Why should we talk about wildfires in Europe in February?
15th Feb 2023
From 7 -9 February 2023, 47 participants from 23 organizations followed the invitation by the European Forest Institute, Pau Costa Foundation, the Forest Science and Technology Centre of Catalonia (CTFC), and FOREST EUROPE to attend the joint workshop “Communicating the important role of Sustainable Forest Management to prevent wildfires” in Barcelona, Spain.
The workshop aimed for a cross-stakeholder dialogue to explore professional communication tools and methods for addressing wildfires. Foresters, wildfire experts, researchers, policymakers, communication experts, media professionals, and journalists have been invited to develop recommendations to effectively and attractively communicate about wildfire prevention and the associated importance of sustainable forest management to different target groups.
The first day started at the meeting point at the Sant Pau venue in Barcelona where the participants were taken on a field trip through one of the forest areas in the Montserrat mountain, a peri-urban forest area, historically characterized by drastic changes in the population density and its landscape, and the subsequent wildfires that have affected part of its forest cover in the last 30 years. On this tour prepared by CTFC, Pau Costa Foundation, the Provincial Diputation of Barcelona, and hosted by the El Bruc Council. participants were able to discover the plots with fuel treatments carried out on-site by means of strategic forest management, prescribed burns, and extensive livestock farming. These actions are carried out with the aim of better managing the wildland-urban interface and discovering new and innovative measures for wildfire risk disaster reduction. The following local multi-actors attended as speakers during the field trip: El Bruc Council, Montserrat Natural Park, the Catalan Fire and Rescue Service, Catalunya La Pedrera Foundation, and the Association of Forest Owners of Montserrat Surroundings.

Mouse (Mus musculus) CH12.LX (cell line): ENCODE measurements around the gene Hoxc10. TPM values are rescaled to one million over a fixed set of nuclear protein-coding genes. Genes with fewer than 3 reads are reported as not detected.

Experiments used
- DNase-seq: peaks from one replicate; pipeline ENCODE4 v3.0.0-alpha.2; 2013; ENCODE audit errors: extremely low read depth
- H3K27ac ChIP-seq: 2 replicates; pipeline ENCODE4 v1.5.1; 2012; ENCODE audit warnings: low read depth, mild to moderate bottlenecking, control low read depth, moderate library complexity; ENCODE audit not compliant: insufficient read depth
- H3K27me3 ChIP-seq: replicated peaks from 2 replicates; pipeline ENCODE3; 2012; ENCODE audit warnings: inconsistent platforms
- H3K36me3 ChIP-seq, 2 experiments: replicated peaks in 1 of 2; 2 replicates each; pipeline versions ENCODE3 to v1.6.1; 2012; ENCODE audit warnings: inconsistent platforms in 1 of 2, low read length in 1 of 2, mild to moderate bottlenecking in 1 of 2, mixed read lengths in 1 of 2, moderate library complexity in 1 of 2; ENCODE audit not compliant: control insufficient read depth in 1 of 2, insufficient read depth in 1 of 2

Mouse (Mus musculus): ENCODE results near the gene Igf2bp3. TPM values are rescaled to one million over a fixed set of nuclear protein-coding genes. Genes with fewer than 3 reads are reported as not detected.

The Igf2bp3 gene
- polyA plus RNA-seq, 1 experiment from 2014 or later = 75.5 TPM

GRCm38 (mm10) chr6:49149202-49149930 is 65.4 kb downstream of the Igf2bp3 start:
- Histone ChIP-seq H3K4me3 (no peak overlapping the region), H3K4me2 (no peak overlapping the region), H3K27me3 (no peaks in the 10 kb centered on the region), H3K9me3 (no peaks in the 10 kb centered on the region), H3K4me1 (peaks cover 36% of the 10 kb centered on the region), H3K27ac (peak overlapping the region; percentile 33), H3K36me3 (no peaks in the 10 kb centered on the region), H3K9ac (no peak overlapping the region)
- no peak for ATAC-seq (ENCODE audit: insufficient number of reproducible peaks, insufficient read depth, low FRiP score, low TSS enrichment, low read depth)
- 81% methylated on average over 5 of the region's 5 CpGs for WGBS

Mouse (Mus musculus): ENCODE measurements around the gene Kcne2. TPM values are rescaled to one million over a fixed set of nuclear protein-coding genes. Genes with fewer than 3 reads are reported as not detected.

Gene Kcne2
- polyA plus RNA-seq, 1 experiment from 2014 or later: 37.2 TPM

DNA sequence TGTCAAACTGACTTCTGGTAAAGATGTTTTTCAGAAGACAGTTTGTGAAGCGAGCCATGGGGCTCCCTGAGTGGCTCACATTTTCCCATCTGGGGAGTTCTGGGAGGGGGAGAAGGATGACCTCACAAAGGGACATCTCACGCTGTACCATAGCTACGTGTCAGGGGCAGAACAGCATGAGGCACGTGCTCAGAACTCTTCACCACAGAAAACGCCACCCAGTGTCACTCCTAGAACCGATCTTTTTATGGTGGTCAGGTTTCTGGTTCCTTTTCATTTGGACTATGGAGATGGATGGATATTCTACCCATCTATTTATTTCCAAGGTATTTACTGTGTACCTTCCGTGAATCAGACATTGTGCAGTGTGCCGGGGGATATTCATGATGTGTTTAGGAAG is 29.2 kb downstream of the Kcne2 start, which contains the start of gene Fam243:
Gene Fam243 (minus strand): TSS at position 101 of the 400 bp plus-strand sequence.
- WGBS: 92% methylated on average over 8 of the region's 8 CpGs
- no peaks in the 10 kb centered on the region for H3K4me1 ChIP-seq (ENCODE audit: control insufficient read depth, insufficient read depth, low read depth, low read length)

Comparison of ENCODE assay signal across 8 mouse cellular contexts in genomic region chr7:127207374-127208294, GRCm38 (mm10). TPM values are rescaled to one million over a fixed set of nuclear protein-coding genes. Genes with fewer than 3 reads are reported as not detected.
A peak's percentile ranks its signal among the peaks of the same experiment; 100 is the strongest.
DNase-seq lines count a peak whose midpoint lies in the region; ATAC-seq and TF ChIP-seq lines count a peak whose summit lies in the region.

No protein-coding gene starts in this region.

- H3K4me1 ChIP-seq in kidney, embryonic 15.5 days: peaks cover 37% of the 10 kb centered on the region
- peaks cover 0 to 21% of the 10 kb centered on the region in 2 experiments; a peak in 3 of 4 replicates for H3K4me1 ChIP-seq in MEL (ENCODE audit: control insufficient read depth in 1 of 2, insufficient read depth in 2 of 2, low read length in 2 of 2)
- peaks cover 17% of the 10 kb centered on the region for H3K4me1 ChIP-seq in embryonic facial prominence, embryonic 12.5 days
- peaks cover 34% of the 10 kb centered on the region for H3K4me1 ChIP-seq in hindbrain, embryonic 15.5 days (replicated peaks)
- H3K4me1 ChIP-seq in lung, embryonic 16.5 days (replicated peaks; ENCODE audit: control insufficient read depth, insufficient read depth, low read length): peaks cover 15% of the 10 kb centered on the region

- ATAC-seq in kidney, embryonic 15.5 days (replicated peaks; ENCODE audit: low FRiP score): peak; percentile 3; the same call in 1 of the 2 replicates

The interactive workshop continued on February 8 at the Sant Pau Art Nouveau Site facilities. CTFC and the Pau Costa Foundation led the first session, “Understanding the wildfire risk management cycle and its communication” and shared various experiences with stakeholders such as the Environmental Awareness project on the ecology of wildfires named MEFITU aimed at primary and secondary school students, the Programme for the Endorsement of Forest Certification (PECF), and the communication challenges of prevention activities during emergency presented by the Catalan Department of Climate Action, Food and Rural Agenda and the Catalan Fire and Rescue Service. Both the talks and the interactive activity covered topics such as basic pedagogy on forest management concepts for children at the primary school level, differentiated communication strategies between the forest sector and society, and the relationship between journalists and the media with fire response entities.
One of the main conclusions of this session is that wildfire risk factors are diverse, interdependent, and interconnected. In addition, the final risk assessment is the result of the sum of variables, mainly humans, due to land use decisions and current climatic conditions that facilitate and favor extreme wildfire scenarios.